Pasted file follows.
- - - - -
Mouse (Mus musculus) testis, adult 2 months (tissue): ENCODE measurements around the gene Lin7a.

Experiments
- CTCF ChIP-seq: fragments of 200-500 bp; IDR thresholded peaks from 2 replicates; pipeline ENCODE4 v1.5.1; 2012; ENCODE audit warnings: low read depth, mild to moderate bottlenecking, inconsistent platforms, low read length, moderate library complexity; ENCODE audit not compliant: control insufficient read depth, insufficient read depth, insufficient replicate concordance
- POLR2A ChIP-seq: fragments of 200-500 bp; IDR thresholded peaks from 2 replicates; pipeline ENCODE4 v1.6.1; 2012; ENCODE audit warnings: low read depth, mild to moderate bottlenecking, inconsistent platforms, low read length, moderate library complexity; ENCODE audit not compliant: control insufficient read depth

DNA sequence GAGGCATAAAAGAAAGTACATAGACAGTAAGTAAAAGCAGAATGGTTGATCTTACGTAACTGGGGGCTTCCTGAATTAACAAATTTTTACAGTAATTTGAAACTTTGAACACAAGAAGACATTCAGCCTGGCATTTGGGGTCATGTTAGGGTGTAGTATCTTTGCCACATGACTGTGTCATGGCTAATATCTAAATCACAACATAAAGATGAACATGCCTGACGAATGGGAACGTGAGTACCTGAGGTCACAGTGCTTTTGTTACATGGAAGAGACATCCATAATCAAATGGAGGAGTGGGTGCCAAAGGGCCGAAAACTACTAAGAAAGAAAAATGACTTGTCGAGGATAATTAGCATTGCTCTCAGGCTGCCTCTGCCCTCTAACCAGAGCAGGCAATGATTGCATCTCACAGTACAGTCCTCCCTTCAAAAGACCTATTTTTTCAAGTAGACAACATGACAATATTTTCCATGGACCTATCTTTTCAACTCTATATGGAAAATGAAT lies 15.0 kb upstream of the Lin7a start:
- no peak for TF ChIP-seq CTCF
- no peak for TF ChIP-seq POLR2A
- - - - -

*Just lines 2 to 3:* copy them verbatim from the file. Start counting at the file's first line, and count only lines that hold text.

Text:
Experiments
- CTCF ChIP-seq: fragments of 200-500 bp; IDR thresholded peaks from 2 replicates; pipeline ENCODE4 v1.5.1; 2012; ENCODE audit warnings: low read depth, mild to moderate bottlenecking, inconsistent platforms, low read length, moderate library complexity; ENCODE audit not compliant: control insufficient read depth, insufficient read depth, insufficient replicate concordance